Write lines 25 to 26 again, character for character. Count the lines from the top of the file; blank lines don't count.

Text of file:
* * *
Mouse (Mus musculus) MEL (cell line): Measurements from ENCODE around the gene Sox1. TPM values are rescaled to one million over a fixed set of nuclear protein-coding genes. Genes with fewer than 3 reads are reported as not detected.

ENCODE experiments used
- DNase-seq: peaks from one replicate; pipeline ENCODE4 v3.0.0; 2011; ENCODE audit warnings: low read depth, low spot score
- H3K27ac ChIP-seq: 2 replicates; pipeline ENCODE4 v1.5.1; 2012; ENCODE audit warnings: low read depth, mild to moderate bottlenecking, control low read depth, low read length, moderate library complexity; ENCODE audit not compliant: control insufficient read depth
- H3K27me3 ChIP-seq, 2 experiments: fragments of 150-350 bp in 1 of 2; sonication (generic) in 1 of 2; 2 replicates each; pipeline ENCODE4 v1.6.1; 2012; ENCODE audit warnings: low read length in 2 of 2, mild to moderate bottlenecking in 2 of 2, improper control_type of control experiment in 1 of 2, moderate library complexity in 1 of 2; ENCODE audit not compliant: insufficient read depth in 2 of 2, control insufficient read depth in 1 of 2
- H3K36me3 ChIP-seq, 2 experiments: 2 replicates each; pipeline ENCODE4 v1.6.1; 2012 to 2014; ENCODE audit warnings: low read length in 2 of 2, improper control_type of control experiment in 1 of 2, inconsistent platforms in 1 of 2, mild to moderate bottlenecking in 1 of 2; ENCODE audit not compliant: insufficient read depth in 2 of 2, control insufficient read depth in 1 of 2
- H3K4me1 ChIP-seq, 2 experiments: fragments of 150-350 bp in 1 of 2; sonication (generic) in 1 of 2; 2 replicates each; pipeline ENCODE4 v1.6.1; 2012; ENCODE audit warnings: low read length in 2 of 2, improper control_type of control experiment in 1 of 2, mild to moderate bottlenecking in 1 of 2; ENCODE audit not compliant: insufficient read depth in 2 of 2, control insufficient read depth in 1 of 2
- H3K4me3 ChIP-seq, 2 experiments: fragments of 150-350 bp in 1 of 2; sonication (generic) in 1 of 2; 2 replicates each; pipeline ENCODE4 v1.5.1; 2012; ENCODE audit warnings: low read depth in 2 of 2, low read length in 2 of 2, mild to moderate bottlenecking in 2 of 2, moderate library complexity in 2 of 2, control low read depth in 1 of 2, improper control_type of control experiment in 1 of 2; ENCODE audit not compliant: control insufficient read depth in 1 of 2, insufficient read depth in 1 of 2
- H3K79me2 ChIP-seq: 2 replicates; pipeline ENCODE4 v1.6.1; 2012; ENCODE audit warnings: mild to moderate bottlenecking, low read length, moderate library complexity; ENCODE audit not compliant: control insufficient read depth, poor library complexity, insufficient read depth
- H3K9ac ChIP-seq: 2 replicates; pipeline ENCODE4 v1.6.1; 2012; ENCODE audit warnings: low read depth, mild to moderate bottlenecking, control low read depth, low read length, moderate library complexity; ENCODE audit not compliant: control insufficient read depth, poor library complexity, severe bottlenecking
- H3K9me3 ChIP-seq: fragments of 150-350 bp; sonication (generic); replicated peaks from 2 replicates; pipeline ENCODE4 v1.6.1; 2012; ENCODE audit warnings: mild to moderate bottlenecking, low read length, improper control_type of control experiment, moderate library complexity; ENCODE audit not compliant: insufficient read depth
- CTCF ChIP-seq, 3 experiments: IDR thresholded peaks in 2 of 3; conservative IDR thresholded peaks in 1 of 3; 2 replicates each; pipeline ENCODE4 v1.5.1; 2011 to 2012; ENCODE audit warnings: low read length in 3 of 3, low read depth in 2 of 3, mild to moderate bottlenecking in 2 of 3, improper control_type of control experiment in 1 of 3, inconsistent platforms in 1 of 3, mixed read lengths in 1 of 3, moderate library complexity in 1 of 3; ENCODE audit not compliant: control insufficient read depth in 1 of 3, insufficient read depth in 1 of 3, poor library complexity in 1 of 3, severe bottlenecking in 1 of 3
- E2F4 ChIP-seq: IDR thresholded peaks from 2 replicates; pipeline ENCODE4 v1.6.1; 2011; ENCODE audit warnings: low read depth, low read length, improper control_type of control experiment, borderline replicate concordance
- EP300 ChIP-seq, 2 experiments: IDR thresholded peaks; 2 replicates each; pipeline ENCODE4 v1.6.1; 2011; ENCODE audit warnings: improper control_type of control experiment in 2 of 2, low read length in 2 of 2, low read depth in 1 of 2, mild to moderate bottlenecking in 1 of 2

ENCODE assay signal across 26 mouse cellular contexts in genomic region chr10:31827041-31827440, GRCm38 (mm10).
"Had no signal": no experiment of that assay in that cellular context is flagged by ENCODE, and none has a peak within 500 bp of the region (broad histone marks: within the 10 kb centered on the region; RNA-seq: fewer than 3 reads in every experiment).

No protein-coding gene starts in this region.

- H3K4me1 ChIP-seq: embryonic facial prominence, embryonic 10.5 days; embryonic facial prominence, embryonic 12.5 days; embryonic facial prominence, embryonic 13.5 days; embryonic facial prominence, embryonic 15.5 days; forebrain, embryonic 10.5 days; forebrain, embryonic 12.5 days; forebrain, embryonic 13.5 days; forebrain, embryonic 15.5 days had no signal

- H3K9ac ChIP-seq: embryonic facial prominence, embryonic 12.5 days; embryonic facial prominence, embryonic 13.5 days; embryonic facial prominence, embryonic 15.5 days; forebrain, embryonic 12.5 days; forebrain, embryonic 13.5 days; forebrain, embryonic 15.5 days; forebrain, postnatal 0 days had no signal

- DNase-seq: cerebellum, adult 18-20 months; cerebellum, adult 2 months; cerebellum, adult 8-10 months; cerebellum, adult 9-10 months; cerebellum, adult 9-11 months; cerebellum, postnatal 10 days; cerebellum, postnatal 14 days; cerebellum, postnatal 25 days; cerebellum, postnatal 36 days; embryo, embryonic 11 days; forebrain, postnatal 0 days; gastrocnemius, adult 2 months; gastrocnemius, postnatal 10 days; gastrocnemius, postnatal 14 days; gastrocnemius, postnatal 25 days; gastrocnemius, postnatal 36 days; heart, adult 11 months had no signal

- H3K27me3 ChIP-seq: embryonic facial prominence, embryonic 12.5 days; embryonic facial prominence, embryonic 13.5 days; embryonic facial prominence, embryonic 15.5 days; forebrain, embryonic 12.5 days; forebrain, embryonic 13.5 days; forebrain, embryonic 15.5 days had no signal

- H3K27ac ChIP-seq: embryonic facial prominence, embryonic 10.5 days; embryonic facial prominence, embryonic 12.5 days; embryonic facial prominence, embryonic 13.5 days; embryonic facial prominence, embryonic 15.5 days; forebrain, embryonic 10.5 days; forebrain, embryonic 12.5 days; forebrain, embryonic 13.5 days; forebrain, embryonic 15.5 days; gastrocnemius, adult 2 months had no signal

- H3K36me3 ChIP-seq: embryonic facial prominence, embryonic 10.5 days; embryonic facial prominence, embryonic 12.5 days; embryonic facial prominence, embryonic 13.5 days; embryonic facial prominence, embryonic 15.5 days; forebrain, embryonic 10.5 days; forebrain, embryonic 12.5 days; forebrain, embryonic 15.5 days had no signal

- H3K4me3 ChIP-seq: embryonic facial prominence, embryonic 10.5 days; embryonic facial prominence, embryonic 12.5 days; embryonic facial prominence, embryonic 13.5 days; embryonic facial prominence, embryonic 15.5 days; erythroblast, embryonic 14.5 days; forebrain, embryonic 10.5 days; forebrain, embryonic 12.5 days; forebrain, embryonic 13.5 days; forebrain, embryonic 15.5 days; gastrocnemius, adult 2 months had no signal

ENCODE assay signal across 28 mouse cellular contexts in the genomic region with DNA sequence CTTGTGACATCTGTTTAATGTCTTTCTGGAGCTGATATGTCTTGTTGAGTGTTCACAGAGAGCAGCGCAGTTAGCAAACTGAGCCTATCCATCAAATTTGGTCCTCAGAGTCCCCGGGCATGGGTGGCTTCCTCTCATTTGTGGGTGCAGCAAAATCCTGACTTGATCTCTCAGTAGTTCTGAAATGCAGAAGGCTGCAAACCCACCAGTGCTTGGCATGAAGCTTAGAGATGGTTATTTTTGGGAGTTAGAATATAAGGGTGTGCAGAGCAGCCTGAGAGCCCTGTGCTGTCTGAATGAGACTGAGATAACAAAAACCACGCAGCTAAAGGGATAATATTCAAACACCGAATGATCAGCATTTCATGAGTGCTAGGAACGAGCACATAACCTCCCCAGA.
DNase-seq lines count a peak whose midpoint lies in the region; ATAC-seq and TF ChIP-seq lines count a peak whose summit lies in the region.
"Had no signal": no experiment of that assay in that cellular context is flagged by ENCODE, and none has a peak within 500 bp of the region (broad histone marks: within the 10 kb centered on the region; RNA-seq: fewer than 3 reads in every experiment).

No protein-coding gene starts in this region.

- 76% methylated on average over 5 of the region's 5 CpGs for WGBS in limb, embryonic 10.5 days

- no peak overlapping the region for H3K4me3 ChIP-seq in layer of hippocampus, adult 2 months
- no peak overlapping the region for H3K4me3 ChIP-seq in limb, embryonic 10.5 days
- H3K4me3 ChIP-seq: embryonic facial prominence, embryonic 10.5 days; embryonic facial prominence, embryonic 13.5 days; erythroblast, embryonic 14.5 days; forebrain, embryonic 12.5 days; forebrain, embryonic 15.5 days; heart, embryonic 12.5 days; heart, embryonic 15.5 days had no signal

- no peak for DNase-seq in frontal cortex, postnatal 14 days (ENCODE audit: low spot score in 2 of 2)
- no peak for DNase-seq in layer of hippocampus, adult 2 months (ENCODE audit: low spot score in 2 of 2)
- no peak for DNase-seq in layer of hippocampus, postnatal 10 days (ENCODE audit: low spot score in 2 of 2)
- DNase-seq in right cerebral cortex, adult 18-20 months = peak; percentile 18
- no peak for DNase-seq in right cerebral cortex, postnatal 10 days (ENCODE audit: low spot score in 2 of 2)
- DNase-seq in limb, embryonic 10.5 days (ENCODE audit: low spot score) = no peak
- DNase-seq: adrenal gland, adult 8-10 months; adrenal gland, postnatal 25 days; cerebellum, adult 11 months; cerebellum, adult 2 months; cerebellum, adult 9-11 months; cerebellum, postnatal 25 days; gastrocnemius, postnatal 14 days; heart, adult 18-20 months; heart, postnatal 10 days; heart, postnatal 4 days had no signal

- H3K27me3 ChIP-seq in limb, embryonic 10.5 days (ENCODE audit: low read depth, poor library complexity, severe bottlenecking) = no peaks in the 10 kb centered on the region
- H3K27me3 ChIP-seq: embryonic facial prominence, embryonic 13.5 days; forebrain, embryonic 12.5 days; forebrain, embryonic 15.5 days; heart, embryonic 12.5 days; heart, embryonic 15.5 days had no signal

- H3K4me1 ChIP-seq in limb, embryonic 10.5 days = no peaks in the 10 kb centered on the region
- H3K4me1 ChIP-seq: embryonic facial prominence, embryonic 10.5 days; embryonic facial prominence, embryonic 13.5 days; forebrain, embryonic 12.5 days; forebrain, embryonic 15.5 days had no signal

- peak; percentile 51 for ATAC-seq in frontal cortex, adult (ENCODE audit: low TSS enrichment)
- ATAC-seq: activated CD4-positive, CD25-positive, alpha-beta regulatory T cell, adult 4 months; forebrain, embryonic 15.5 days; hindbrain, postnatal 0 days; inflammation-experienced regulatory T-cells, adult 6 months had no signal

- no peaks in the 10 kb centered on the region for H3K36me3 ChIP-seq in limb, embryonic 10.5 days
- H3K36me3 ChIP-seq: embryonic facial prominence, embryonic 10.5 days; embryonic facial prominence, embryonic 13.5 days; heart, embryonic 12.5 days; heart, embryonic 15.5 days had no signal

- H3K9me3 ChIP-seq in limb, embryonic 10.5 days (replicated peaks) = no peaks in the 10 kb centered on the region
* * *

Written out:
ENCODE assay signal across 28 mouse cellular contexts in the genomic region with DNA sequence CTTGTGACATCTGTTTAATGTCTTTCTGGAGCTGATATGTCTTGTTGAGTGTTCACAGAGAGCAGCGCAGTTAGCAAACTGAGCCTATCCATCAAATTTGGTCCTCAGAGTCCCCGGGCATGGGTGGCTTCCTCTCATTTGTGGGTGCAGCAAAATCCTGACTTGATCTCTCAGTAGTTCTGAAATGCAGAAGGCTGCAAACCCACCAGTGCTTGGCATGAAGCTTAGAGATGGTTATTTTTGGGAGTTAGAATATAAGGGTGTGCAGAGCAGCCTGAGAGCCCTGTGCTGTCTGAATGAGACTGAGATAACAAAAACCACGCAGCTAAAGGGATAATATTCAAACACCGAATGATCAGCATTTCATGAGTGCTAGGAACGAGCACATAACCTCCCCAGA.
DNase-seq lines count a peak whose midpoint lies in the region; ATAC-seq and TF ChIP-seq lines count a peak whose summit lies in the region.